I’m a new mum; but who am I? Dealing with loss of identity in motherhood.
Nothing welcomes you more to motherhood than completely losing yourself. You look in the mirror and not sure who you see looking back at you. You haven’t showered in days, your hair isn’t brushed, you’re wearing PJs at 4pm and you probably can’t remember what you did 15 minutes ago, am I right? Or am I right?
Being a mumma is the greatest, most loving and most rewarding time of your life, but it is also incredibly hard. Adjusting to sleep deprivation, especially those 3am feed times that feel like they last a lifetime, your body trying to repair itself, your daily intake out the window, your mind shattered... it takes a toll. Oh, and don’t be alarmed if baby brain stays around a little longer than you were expecting. It’s the icing on the cake, really!
And while, motherhood is totally worth every bit of pain, sleep deprivation and pure exhaustion (trust me), what I wasn’t prepared for is the loss of my identity. It’s been confronting, confusing and tough.
A sense of loss
Becoming a mumma is the most selfless act on the universe. From the second you find out you’re pregnant, you’ve most likely already given up thinking about yourself. You’re now thinking baby names, nursery decor, private or public hospital care and your baby shower.
It’s no surprise then that in the lead up to giving birth, you’ve trained your mind to put your baby first, but, what if I told you that chances are you will likely experience a sense of loss of identity directly after childbirth?
This is often confused with the baby blues, a common symptom experienced two to three days post birth, where you might feel teary, anxious and moody. Postnatal depression occurs when these symptoms don’t go away after a few weeks, and you start to question what is wrong with you, and possibly become depressed.
You’re not alone
Firstly, let me start by saying that nothing is wrong with you and what you are going through is completely normal. What you’re experiencing is a disconnect with who you are now and who you were before your baby.
Motherhood changes everything. It changes friendships, careers, communication, emotions, culture and relationships. On one side, you have this new profound gift of unconditional love, and on the other you have no idea who you are as a person.
You are no longer who you once where, you are now someone’s mum. Your priorities have changed, your way of thinking has changed and your need to overprotect your bub kicks in (hard).
Stop the scrolling
One of the biggest feelings as a new mum is a sense of loneliness, and what do we do when we are lonely? Get our phone!
I, for one, definitely turn to social media when I feel isolated, however, I find it sometimes makes me more depressed! Of course, everyone on social media only posts about happy times, but as a new mum, seeing posts of other mummas who are back to their skinny old selves, glowing and radiating motherhood, while I sit in pjs, maternity pad, breast pump sucking the life out of me, wondering why I haven’t bounced back like these women, can be torture!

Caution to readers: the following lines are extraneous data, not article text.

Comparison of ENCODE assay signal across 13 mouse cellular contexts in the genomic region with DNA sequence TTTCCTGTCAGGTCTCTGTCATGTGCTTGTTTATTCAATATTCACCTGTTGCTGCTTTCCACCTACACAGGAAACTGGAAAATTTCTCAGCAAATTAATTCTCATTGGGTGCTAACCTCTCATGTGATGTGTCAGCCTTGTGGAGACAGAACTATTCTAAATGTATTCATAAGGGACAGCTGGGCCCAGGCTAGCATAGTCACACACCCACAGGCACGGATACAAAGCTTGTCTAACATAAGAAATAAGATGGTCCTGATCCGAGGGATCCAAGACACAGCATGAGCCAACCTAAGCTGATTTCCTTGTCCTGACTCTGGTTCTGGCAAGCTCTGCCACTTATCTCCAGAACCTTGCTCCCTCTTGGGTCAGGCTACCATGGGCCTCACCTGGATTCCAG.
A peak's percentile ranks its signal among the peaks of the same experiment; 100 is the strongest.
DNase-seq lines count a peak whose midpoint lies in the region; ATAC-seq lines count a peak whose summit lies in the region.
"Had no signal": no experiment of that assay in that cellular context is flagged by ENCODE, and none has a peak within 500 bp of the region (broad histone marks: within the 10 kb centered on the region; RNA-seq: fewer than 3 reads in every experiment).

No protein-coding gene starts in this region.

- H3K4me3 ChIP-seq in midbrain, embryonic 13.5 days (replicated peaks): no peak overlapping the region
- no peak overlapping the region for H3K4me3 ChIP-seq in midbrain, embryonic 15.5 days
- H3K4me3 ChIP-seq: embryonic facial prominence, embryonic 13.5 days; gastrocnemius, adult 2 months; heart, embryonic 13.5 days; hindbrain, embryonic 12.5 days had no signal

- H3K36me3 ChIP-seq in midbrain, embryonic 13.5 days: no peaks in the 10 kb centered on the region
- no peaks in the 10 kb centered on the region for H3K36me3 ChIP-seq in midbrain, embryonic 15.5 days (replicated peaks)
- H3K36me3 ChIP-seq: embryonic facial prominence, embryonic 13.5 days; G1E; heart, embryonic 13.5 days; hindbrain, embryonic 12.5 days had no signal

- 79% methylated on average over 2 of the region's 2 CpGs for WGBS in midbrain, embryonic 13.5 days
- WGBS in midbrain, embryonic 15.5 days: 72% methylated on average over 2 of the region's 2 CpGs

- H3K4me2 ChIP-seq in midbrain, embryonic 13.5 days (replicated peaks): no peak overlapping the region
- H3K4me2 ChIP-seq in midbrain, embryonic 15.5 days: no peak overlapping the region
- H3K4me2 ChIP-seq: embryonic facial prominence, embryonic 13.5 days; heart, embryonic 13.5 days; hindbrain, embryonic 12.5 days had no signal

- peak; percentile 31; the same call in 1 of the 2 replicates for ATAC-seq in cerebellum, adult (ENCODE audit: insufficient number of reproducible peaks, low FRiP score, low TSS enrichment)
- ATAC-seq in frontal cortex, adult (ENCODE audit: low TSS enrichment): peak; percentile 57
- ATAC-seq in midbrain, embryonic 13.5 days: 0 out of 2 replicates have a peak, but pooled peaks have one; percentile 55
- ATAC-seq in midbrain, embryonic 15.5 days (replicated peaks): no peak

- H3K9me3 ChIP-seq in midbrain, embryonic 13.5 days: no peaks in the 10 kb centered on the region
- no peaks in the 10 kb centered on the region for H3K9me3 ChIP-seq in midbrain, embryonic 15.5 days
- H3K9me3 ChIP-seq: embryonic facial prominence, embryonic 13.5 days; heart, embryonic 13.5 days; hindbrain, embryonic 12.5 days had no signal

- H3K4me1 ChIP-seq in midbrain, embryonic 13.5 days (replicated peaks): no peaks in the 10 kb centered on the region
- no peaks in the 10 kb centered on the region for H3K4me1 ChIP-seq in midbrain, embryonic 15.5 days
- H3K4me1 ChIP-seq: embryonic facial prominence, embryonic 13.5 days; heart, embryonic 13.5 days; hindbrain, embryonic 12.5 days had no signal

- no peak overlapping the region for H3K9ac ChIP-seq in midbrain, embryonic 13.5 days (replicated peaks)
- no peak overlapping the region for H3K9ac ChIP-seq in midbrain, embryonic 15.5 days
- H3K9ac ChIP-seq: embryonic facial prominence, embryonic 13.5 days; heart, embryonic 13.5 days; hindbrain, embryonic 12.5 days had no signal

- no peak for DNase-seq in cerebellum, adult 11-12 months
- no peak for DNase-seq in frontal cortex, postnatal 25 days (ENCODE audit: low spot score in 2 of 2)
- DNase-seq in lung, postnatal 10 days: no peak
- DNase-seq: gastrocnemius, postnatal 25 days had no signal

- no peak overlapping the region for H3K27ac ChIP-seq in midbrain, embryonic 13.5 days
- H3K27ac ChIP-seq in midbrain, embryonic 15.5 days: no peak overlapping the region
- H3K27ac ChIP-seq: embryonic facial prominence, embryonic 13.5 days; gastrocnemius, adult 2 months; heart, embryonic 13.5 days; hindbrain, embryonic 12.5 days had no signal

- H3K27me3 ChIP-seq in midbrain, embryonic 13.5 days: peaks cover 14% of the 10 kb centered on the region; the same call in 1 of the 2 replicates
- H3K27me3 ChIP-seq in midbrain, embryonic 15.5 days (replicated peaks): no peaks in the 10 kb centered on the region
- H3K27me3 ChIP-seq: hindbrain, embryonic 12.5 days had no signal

And if you’re someone like me who was/is career driven, ambitious, curious and social, and very aware of my physical appearance, then you may be in for a rude awakening too. Call me naïve, but I did not think motherhood would be so tough. No planning or preparation can prepare you for it.
Don’t forget self-care
As we sit and watch our newborn sleep so peacefully, trying to sleep when your baby sleeps, we all know that we don’t. We get up and catch up on cleaning, make something to eat, pump (if you’re breastfeeding), have a shower, get dressed (or back in your dressing gown), pee, write a shopping list or a list for newborn essentials as your baby has probably already grown, and then prepare some tea. By that time your beautiful bundle of joy is awake, and you repeat your last two hours all over again, but this time, with less rest.
However, the reality is that it’s really important as a new mum to take some time for yourself to recoup and reflect on the experience you’ve had. Some ways to do this are:
- Have a bath filled with essential herbs to relax and heal your mind, body and soul. (We have one the best Postpartum Soaks available, check it out)
- Get essential oils in the house to relax your senses and keep you present.
- Play relaxing music to keep your nerves calm, and
- Stop what you’re doing and go to sleep, the cleaning and cooking can be left to someone else or another time.
Your baby needs you at your best. They thrive when you thrive, and it’s important that this time is spent bonding and healing together. But most importantly, talk to someone. A friend, a family member, your partner or even a support service (like the start talking program at Gidget Foundation Australia) they really helped me. Basically, someone who understands what you are going through and can help guide you into feeling yourself again, even if they are just good at listening.
Stay connected with friends and family and ask for help. Everyone in your life wants to be there for you and is waiting for you to pick up the phone and tell them what to do. Don’t be shy, and remember you.are.not.alone.
Sending you all the love in the world on your new and exciting adventure mummas!
Want to read more about becoming a new mum or have a topic you’d like us to address? Email us, we’d love to hear from you!